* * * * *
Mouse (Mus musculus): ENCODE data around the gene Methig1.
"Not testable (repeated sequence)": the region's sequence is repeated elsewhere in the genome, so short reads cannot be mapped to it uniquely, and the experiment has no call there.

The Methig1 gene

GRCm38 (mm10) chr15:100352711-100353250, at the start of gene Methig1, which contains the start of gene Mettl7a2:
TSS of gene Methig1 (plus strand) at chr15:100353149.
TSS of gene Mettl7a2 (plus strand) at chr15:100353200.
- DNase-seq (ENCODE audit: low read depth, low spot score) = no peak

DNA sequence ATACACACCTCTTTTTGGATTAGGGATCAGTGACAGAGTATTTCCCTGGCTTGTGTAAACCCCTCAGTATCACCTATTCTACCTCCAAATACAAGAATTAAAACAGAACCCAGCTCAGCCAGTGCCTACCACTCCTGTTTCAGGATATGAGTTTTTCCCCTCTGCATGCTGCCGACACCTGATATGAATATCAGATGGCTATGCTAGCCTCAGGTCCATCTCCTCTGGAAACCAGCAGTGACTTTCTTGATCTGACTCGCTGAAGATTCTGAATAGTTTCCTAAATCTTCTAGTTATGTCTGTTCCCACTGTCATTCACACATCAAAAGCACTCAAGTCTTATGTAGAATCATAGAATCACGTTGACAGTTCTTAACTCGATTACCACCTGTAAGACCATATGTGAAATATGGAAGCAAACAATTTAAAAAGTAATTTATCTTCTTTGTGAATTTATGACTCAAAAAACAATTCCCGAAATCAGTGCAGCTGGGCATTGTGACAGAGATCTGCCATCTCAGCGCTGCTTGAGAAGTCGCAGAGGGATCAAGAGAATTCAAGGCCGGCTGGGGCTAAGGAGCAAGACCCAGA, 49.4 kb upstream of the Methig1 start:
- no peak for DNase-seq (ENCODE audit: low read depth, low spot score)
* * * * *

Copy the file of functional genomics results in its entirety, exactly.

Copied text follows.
Mouse (Mus musculus): ENCODE data around the gene Methig1.
"Not testable (repeated sequence)": the region's sequence is repeated elsewhere in the genome, so short reads cannot be mapped to it uniquely, and the experiment has no call there.

The Methig1 gene

GRCm38 (mm10) chr15:100352711-100353250, at the start of gene Methig1, which contains the start of gene Mettl7a2:
TSS of gene Methig1 (plus strand) at chr15:100353149.
TSS of gene Mettl7a2 (plus strand) at chr15:100353200.
- DNase-seq (ENCODE audit: low read depth, low spot score) = no peak

DNA sequence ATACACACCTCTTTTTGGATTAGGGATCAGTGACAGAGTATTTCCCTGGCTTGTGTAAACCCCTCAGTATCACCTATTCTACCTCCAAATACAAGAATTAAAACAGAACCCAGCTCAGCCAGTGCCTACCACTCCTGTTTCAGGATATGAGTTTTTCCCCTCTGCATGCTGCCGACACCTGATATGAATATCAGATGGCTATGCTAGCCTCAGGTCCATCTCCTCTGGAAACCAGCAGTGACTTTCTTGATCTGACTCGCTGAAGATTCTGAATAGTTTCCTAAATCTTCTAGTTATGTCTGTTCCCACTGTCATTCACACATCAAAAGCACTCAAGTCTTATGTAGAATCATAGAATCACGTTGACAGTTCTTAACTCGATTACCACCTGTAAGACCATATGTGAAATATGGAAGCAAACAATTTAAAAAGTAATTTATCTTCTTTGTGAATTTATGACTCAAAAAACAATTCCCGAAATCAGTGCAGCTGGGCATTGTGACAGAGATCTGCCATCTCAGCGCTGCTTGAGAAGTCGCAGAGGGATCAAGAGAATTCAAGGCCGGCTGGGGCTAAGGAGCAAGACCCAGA, 49.4 kb upstream of the Methig1 start:
- no peak for DNase-seq (ENCODE audit: low read depth, low spot score)